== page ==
Senegal opposition candidate Bassirou Diomaye Faye, a political newcomer popular among the country’s disaffected youth, was set to be declared the next president after his main rival called him on Monday to concede defeat.

Provisional results showed Faye with about 53.7% and Amadou Ba – from the current ruling coalition – with 36.2% based on tallies from 90% of polling stations in the first-round vote, the electoral commission said.

Ba and President Macky Sall both congratulated Faye, who turned 44 on Monday. They hailed the outcome as a win for Senegal, whose reputation as one of West Africa’s most stable democracies took a hit when Sall postponed the vote.
“The Senegalese people have reinforced the good health of our democracy.. I wish him (Faye) success at the head of our country,” Ba said.

A peaceful transition of power in Senegal would mark a boost for democracy in West Africa, where there have been eight military coups since 2020.

Some of the juntas that seized power have cut ties with traditional power-brokers in the region such as France and the United States, and turned instead to Russia for help in their fight against a jihadist insurgency spreading through countries that neighbour Senegal.

Senegal’s international bonds rose on reports that Faye was close to being declared a winner, reversing sharp falls from earlier in the day.

Many hope the vote will bring stability and an economic boost after three years of unprecedented political turbulence which saw several waves of deadly anti-government protests.

“I am happy to see there is a wind of change,” said Tall, an opposition supporter who joined revellers during the night as street celebrations broke out in anticipation of Faye’s victory.

“It is wonderful because democracy has won. Many thought it would not happen,” he said, only wishing to give his first name.

Full, official results are expected to be announced by the Dakar appeals court on Friday.

Faye has not publicly spoken since he cast his vote. He owes much of his success to the backing of firebrand opposition leader Ousmane Sonko, who was barred from running due to a defamation conviction.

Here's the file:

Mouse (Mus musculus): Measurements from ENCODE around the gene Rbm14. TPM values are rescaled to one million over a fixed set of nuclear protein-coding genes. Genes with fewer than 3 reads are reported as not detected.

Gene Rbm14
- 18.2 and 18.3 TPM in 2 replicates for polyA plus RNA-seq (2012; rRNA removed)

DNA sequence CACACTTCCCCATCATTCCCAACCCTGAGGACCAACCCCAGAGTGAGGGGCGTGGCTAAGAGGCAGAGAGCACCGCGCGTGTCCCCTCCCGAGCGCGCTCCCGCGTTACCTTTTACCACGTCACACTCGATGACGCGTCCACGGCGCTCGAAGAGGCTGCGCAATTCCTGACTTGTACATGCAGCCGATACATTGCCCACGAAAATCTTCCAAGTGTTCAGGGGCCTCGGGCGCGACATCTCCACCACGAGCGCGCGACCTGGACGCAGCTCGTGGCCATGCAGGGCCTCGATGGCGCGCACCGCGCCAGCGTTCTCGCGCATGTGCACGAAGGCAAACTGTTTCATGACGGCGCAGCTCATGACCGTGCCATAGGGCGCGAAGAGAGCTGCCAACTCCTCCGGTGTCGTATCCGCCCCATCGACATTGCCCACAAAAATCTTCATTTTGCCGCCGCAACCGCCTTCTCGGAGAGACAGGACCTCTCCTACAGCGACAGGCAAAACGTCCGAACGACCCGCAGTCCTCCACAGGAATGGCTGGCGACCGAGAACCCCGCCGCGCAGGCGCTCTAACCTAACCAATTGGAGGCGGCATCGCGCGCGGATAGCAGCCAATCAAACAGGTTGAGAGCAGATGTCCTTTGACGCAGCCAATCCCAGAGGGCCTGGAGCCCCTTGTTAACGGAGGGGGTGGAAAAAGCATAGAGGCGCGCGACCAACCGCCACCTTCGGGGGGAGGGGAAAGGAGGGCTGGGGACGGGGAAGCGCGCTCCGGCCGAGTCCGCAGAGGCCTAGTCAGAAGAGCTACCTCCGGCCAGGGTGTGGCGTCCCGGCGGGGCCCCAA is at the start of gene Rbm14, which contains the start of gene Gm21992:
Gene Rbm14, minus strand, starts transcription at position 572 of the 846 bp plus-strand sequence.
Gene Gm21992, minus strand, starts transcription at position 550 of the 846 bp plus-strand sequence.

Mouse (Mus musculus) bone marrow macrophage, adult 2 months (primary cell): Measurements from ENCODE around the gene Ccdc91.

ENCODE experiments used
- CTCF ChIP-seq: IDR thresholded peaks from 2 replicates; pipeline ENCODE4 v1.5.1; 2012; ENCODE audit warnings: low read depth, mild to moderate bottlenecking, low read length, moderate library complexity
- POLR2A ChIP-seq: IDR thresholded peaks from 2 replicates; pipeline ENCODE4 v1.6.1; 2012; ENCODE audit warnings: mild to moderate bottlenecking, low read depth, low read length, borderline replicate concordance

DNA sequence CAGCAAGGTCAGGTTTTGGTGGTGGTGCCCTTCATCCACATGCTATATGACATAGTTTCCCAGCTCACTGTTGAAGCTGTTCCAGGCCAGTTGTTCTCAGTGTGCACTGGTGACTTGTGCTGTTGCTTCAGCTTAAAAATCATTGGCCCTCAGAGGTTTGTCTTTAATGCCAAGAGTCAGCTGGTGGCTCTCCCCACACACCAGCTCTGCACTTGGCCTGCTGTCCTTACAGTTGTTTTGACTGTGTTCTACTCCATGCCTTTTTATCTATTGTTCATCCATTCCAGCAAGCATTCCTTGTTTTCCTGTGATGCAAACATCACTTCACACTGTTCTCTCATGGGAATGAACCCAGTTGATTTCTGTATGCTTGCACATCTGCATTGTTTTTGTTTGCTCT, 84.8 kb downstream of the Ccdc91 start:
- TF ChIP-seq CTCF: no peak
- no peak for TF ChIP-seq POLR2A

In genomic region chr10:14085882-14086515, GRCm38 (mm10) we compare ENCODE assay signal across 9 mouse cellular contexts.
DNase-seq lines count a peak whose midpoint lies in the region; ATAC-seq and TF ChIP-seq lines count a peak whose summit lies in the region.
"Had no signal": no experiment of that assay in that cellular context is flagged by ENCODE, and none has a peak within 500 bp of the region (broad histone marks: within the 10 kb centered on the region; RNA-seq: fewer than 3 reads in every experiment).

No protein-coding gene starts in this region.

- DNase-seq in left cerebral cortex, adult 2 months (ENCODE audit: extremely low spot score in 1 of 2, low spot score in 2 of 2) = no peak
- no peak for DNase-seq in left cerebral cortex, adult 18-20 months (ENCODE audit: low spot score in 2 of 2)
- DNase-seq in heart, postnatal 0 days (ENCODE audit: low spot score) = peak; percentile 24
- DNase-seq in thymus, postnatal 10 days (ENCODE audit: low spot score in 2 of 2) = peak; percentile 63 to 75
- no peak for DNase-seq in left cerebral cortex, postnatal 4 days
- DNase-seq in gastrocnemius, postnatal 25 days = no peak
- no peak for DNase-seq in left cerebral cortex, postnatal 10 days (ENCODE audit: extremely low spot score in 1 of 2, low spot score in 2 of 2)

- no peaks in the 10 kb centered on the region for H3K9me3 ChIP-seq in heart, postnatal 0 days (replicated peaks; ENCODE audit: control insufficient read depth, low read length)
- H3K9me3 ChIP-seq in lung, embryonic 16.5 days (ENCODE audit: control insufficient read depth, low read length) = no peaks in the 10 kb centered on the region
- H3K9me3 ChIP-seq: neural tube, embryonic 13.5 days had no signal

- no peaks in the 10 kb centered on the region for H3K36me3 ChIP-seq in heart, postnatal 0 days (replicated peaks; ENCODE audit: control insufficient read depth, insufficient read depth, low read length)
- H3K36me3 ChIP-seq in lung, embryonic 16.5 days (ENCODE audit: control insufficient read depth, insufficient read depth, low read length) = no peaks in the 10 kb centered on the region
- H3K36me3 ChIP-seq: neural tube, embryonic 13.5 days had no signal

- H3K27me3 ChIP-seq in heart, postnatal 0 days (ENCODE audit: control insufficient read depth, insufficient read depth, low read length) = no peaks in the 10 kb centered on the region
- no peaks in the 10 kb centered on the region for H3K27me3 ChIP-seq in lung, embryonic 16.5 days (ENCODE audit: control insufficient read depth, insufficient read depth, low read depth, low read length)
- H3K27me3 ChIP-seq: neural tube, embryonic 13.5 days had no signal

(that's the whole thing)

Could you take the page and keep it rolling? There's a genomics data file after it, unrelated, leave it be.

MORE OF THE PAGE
The two former tax inspectors, who were both released from jail this month, campaigned together under the slogan “Diomaye is Sonko”, promising to fight corruption and prioritise national economic interests.

They are particularly popular among young voters in a country where more than 60% of people are under 25 and struggle to find jobs.

Police crackdowns on protests, the government’s failure to cushion rising living costs and concerns Sall would seek to extend his mandate beyond constitutional limits buoyed the opposition.

Anger crystallised around Sonko’s prosecution only grew when authorities sought to postpone the vote, initially scheduled to take place in February, by 10 months.

Investors are meanwhile wary about a potential change in leadership to an anti-establishment government that may not pursue the same business friendly policies seen under Sall’s government that has attracted investments into infrastructure.

Senegal is set to start producing oil and gas this year.
Faye has promised a raft of changes including plans to renegotiate the country’s oil and gas contracts, though he sought to reassure investors last week that the country would respect its external commitments.